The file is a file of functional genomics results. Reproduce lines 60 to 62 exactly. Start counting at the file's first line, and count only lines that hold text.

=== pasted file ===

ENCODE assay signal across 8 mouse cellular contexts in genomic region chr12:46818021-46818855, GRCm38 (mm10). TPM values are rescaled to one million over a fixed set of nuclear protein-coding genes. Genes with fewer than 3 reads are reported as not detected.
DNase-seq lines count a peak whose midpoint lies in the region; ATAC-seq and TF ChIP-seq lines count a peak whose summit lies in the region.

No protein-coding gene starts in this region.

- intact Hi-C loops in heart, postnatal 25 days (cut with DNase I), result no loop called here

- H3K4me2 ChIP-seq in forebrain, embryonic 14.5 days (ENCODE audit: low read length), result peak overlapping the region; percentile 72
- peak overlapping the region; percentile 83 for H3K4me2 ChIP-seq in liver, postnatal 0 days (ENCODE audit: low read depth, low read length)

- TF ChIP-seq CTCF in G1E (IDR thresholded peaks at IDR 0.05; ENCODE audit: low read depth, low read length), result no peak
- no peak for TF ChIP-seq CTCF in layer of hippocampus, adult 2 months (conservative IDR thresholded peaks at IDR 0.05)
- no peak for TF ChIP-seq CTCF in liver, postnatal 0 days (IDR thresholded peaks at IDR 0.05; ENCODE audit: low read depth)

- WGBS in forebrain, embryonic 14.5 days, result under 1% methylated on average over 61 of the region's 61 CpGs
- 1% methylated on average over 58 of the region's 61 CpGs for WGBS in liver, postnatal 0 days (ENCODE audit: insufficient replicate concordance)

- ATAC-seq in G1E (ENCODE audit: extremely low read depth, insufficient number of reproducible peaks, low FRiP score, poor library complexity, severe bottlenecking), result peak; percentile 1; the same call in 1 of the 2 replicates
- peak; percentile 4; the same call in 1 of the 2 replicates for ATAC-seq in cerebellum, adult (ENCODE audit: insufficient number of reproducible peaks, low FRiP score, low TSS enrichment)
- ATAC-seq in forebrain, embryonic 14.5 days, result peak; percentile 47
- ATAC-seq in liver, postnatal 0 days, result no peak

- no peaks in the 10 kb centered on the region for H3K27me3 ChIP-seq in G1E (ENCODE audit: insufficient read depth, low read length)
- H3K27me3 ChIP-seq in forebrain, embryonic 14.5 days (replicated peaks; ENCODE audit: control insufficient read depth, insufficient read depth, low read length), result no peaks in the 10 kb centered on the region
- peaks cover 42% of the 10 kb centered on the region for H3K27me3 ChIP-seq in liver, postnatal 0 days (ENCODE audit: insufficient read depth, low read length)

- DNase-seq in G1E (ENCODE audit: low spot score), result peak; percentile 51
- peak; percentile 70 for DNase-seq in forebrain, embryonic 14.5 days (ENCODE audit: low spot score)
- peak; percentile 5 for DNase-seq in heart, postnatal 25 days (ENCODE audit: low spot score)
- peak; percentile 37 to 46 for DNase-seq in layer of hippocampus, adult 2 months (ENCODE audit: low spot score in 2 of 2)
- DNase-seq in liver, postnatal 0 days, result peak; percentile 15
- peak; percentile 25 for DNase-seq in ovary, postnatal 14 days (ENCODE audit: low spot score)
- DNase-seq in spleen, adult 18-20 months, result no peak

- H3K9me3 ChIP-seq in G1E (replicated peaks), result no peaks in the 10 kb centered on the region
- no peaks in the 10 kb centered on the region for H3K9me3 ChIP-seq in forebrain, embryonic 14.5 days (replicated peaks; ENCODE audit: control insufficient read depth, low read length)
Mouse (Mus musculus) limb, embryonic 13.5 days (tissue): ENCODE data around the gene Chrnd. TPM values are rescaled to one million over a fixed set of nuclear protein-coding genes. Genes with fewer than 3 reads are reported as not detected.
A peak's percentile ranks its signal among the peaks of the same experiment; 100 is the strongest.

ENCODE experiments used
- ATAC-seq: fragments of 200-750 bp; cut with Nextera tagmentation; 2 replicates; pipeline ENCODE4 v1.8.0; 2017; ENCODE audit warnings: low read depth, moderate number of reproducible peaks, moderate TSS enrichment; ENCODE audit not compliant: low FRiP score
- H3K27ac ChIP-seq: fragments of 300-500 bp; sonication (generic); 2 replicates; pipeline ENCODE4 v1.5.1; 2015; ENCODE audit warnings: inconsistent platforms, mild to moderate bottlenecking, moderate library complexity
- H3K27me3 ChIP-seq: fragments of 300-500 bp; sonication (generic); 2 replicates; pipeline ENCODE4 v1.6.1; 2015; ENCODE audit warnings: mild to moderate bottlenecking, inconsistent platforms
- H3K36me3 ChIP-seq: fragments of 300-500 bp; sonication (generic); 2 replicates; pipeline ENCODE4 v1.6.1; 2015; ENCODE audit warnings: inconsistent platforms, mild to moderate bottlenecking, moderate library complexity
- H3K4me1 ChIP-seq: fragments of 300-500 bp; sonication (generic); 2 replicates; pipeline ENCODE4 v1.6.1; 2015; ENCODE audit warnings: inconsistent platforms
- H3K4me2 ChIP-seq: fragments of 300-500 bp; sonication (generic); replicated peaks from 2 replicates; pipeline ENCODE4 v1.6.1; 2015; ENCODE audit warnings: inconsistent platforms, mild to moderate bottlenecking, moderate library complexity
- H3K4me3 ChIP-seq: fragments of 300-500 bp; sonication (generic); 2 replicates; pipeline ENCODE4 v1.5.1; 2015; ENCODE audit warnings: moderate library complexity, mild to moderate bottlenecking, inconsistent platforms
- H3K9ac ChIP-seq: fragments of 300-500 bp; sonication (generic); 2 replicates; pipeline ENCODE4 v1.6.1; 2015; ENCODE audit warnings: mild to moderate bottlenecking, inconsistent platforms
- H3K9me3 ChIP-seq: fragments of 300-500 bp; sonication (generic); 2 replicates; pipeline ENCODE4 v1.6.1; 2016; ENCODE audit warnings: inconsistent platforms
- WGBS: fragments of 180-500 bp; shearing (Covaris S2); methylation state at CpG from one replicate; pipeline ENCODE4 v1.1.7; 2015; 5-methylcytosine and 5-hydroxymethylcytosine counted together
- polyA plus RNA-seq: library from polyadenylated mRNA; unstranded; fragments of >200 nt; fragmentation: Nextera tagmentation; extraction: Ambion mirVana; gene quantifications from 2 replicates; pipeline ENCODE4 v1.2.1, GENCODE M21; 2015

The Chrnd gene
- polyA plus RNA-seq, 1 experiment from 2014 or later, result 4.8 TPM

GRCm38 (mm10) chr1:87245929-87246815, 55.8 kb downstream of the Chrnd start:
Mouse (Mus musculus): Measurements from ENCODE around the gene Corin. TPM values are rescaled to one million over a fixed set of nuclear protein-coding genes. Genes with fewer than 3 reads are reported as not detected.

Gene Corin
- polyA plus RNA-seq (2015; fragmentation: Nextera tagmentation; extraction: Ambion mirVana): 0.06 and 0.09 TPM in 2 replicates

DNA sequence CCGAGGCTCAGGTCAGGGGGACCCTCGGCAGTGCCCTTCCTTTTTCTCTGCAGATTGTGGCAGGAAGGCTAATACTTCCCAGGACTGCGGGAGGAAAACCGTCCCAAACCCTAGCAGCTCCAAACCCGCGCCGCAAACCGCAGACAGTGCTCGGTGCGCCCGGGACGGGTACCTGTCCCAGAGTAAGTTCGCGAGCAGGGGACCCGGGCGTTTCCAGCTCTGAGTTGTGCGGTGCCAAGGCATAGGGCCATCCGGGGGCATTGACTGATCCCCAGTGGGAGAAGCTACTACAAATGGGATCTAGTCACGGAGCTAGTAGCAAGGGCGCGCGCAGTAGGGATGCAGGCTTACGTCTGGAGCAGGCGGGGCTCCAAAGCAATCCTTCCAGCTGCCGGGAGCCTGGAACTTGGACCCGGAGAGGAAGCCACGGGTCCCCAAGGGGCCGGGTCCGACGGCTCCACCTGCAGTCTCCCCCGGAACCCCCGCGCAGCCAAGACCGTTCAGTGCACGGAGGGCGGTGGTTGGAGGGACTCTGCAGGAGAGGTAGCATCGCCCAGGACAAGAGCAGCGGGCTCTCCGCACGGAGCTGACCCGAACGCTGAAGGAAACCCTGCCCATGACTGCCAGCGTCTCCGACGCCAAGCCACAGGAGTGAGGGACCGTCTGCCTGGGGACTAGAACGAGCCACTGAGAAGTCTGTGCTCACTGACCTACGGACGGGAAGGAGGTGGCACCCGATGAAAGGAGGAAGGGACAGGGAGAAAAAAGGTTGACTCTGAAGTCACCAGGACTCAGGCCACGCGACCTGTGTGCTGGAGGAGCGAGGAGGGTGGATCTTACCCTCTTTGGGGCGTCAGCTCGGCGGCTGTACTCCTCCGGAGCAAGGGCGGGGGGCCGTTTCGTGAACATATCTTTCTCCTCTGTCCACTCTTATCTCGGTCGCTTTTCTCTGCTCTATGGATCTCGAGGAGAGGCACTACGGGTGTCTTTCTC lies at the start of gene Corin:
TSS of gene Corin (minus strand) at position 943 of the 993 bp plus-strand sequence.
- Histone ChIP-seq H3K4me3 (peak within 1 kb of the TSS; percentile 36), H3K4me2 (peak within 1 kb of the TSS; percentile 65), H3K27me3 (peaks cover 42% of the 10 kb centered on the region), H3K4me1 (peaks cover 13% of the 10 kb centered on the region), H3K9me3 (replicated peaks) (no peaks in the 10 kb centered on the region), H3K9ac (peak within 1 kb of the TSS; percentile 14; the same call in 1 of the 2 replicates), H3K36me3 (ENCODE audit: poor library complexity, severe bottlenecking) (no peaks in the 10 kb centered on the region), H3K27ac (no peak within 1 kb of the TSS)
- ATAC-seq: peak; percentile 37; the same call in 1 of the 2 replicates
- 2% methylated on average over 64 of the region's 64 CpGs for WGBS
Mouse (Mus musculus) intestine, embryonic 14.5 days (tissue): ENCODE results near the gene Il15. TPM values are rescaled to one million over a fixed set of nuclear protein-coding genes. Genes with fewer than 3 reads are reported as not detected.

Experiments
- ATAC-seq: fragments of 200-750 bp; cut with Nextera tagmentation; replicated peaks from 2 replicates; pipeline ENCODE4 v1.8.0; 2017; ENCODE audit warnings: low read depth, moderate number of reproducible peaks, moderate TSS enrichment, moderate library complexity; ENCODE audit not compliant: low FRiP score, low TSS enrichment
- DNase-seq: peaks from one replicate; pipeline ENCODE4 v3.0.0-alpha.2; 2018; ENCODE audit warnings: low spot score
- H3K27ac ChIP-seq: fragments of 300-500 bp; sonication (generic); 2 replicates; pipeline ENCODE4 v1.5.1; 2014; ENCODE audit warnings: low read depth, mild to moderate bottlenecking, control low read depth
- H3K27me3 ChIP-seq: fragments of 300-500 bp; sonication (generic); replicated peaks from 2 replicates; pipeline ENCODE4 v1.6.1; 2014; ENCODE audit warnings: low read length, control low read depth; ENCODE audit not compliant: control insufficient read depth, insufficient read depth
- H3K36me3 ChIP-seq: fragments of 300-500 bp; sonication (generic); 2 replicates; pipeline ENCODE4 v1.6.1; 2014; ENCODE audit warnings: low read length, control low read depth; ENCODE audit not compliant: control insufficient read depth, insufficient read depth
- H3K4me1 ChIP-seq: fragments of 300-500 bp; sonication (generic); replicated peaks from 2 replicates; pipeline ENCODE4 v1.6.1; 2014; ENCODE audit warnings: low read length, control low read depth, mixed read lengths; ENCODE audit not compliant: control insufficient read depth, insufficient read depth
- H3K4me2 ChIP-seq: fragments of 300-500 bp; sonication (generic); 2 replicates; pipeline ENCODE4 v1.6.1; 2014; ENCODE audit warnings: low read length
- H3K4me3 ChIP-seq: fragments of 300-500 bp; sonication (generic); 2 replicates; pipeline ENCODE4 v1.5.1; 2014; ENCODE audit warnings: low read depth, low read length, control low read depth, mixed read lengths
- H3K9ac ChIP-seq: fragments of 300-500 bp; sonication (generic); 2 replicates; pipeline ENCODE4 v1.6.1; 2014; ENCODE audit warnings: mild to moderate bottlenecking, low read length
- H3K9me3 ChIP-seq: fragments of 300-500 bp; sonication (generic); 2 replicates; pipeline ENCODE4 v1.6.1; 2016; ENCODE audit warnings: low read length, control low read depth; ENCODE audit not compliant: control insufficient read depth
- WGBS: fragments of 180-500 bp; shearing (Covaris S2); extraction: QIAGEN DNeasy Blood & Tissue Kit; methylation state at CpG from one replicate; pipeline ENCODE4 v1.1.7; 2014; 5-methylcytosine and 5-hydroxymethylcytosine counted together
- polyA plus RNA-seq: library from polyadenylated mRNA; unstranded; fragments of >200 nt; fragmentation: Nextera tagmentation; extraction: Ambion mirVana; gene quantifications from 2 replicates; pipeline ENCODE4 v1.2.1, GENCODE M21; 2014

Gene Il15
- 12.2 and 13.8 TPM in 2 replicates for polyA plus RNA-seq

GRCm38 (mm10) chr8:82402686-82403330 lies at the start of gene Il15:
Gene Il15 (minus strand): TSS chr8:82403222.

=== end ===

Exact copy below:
- H3K4me1 ChIP-seq: fragments of 300-500 bp; sonication (generic); replicated peaks from 2 replicates; pipeline ENCODE4 v1.6.1; 2014; ENCODE audit warnings: low read length, control low read depth, mixed read lengths; ENCODE audit not compliant: control insufficient read depth, insufficient read depth
- H3K4me2 ChIP-seq: fragments of 300-500 bp; sonication (generic); 2 replicates; pipeline ENCODE4 v1.6.1; 2014; ENCODE audit warnings: low read length
- H3K4me3 ChIP-seq: fragments of 300-500 bp; sonication (generic); 2 replicates; pipeline ENCODE4 v1.5.1; 2014; ENCODE audit warnings: low read depth, low read length, control low read depth, mixed read lengths